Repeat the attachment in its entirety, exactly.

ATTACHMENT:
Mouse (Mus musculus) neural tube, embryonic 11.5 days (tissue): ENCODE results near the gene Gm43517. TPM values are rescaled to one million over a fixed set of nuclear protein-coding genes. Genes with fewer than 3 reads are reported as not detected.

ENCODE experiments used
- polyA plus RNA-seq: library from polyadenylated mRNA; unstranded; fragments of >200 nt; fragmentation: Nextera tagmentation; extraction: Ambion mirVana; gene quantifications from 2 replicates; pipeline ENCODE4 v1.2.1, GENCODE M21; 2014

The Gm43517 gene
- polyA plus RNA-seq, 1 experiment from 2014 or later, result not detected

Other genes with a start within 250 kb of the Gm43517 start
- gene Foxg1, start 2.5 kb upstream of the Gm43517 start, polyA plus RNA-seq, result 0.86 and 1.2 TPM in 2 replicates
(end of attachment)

Mouse (Mus musculus) neural tube, embryonic 11.5 days (tissue): ENCODE results near the gene Gm43517. TPM values are rescaled to one million over a fixed set of nuclear protein-coding genes. Genes with fewer than 3 reads are reported as not detected.

ENCODE experiments used
- polyA plus RNA-seq: library from polyadenylated mRNA; unstranded; fragments of >200 nt; fragmentation: Nextera tagmentation; extraction: Ambion mirVana; gene quantifications from 2 replicates; pipeline ENCODE4 v1.2.1, GENCODE M21; 2014

The Gm43517 gene
- polyA plus RNA-seq, 1 experiment from 2014 or later, result not detected

Other genes with a start within 250 kb of the Gm43517 start
- gene Foxg1, start 2.5 kb upstream of the Gm43517 start, polyA plus RNA-seq, result 0.86 and 1.2 TPM in 2 replicates